Ireland online betting tax to begin mid-year; senator fears online “lotto zombies”

ireland-online-betting-taxIreland-facing online gambling operators will start paying the new online betting tax this year after legislators finally approved their oft-delayed legislation.

On Thursday, Irish finance minister Michael Noonan said the Betting (Amendment) Bill had been sent to President Michael Higgins for signing, marking the culmination of a torturous process that began way back in 2011. The new regime will extend the 1% tax on betting turnover currently paid by retail bookmakers to online sportsbooks, while online betting exchanges like Betfair will pay 15% tax on betting profits.

Operators who wish to continue serving Irish punters must now apply for Irish online betting licenses. Reuters quoted a finance ministry spokesperson saying that the tax would likely take effect by the middle of this year. Had the tax been applied in 2014, Irish bookie Paddy Power believes their earnings would have been reduced by €8m.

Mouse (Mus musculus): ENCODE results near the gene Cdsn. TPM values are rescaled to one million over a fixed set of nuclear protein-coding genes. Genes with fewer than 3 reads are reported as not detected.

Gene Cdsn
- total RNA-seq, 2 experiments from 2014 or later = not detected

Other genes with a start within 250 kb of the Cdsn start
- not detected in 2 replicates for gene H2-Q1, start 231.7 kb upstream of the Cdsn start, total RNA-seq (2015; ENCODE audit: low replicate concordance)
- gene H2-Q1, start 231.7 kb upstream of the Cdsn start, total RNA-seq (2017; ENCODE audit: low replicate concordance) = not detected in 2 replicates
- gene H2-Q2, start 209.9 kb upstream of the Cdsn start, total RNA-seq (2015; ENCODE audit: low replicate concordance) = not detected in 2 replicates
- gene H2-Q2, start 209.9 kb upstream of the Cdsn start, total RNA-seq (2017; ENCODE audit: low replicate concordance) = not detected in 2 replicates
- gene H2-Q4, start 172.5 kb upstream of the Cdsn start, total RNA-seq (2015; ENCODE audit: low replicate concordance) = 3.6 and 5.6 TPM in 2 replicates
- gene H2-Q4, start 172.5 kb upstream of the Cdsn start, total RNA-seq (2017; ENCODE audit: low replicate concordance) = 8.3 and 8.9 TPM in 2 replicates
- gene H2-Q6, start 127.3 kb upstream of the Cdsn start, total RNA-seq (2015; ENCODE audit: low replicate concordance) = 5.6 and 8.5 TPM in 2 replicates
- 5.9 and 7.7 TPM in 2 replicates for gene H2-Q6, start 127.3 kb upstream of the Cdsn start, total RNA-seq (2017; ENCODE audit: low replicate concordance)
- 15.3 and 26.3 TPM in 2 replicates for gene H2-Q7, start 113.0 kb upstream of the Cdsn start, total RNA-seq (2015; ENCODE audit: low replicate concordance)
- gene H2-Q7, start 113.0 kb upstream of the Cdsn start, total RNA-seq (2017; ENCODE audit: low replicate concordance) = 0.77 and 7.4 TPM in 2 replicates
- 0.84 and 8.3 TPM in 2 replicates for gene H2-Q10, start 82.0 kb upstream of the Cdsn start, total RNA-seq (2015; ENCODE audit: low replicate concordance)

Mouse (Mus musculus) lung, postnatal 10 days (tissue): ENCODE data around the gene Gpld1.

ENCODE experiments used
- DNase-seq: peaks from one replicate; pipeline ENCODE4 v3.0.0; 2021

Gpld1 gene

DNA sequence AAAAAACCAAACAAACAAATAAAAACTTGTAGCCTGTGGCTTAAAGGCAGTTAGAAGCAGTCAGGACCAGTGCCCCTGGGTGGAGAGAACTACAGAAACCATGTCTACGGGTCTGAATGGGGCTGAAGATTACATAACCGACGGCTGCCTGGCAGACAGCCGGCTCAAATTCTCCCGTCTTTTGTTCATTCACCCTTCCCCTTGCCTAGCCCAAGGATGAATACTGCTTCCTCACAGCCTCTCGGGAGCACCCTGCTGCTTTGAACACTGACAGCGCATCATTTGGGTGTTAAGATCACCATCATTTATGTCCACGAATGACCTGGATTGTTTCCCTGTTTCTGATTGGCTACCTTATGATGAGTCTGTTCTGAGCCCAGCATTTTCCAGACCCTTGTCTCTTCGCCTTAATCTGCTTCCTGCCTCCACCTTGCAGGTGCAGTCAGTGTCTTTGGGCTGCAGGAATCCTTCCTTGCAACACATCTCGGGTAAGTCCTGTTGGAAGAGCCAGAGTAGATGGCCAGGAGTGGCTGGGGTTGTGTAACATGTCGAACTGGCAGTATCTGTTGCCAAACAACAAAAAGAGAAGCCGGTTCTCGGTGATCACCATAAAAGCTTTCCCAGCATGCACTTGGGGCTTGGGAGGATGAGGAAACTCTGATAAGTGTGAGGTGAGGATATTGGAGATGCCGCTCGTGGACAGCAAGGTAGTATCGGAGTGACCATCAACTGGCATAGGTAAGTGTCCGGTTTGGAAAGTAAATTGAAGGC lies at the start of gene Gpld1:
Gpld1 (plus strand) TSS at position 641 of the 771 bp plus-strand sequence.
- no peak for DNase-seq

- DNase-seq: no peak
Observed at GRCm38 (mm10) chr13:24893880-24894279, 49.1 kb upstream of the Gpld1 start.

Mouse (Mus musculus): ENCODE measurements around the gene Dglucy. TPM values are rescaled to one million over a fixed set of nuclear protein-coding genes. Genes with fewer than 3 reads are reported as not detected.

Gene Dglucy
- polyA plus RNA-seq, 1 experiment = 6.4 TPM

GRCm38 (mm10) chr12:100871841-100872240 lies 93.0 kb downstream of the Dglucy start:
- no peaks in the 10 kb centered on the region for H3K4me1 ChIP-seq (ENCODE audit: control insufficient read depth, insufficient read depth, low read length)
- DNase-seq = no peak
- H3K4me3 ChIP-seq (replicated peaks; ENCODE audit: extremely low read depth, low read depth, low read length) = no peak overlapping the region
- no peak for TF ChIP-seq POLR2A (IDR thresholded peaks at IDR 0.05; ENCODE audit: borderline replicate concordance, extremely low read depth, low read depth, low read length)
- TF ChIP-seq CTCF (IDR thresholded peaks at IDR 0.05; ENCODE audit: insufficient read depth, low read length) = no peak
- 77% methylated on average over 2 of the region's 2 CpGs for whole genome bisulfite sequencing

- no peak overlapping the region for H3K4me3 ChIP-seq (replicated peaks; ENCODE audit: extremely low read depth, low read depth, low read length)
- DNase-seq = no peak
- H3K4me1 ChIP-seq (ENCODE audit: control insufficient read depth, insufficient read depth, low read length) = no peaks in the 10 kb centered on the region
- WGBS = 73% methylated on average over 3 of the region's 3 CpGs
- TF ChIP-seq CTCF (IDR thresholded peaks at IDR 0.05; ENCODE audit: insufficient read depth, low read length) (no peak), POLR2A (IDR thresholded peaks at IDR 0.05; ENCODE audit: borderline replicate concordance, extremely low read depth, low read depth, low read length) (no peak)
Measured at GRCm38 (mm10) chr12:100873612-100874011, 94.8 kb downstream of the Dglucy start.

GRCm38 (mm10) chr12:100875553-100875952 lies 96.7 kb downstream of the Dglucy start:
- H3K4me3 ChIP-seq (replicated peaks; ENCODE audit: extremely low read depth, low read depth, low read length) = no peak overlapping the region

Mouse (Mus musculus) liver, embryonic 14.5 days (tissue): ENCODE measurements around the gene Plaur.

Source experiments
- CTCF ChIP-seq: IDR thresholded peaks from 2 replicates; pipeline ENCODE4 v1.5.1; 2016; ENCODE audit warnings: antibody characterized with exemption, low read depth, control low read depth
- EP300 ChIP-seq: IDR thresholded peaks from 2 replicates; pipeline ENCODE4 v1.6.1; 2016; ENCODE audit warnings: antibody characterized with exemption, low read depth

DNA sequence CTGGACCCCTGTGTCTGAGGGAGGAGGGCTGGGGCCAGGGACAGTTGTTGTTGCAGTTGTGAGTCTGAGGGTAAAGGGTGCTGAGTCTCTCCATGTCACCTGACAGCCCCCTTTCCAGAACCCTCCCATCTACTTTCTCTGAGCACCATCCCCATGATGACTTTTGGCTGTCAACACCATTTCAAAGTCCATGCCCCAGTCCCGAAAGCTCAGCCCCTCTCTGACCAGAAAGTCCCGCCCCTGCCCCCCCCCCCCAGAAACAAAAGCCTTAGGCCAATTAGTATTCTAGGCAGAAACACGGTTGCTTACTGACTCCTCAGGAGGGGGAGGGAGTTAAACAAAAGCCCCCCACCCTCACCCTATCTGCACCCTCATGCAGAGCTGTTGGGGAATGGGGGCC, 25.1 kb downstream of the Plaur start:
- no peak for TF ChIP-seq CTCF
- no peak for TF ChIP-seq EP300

In other Irish political news, Fine Gael senator Paul Coghlan made waves this week by warning that technical glitches in National Lottery terminals could spark an epidemic of “online Lotto junkies.” The retail terminals have experienced a few hiccups in recent weeks, leading to the postponement of one lottery draw and considerable punter frustration.

On Wednesday, Coghlan warned that the technical hiccups would “drive Lotto players away from ticket terminals in shops toward the online environment.” Coghlan reminded his fellow senators that the National Lottery believed there was “huge potential in growing the online sales channel.” Coghlan demanded lottery operators provide assurances that they will “introduce controls” to avoid the aforementioned Lotto junkies from overdosing on their online fix.

Ireland’s National Lottery allows online players to spend up to €75 per day, while player accounts can contain a balance of up to €750. Coghlan called these sums “inordinate amounts of money” for people to be spending on a state-owned (Intralot-operated) gambling outlet. A lottery spokesperson pointed out that the €75 limit was lower than many other countries, including the UK.